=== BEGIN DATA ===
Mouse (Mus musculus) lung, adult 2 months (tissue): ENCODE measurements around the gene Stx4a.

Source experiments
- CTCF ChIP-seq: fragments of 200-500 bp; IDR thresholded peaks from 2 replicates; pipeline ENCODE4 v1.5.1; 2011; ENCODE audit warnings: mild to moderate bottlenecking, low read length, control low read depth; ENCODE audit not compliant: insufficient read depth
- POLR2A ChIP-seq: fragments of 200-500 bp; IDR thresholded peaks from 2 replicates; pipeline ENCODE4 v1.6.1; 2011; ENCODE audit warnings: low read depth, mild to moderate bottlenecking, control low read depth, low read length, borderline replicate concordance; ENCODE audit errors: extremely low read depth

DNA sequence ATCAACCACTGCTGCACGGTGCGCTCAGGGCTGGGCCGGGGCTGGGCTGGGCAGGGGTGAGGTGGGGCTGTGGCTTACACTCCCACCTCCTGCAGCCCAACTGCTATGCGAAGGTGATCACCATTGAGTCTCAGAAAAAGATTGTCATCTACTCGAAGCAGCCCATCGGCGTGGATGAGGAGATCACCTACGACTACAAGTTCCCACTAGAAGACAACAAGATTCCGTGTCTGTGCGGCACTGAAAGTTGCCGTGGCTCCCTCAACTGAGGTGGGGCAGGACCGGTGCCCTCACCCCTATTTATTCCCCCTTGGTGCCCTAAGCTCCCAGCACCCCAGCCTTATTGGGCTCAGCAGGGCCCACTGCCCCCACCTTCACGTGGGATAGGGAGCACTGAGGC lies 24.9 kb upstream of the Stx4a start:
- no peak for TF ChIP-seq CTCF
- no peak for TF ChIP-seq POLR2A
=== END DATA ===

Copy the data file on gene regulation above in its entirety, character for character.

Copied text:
Mouse (Mus musculus) lung, adult 2 months (tissue): ENCODE measurements around the gene Stx4a.

Source experiments
- CTCF ChIP-seq: fragments of 200-500 bp; IDR thresholded peaks from 2 replicates; pipeline ENCODE4 v1.5.1; 2011; ENCODE audit warnings: mild to moderate bottlenecking, low read length, control low read depth; ENCODE audit not compliant: insufficient read depth
- POLR2A ChIP-seq: fragments of 200-500 bp; IDR thresholded peaks from 2 replicates; pipeline ENCODE4 v1.6.1; 2011; ENCODE audit warnings: low read depth, mild to moderate bottlenecking, control low read depth, low read length, borderline replicate concordance; ENCODE audit errors: extremely low read depth

DNA sequence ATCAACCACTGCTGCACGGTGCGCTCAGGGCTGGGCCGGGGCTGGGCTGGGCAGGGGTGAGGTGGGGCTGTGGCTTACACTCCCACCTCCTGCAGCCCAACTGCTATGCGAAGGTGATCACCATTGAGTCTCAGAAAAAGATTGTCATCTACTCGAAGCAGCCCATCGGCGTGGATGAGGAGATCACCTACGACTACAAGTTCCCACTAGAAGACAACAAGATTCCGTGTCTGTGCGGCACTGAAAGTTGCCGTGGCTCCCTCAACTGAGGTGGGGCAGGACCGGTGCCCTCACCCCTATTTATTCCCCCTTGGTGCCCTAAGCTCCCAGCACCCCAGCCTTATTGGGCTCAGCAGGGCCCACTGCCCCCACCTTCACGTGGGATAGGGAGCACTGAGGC lies 24.9 kb upstream of the Stx4a start:
- no peak for TF ChIP-seq CTCF
- no peak for TF ChIP-seq POLR2A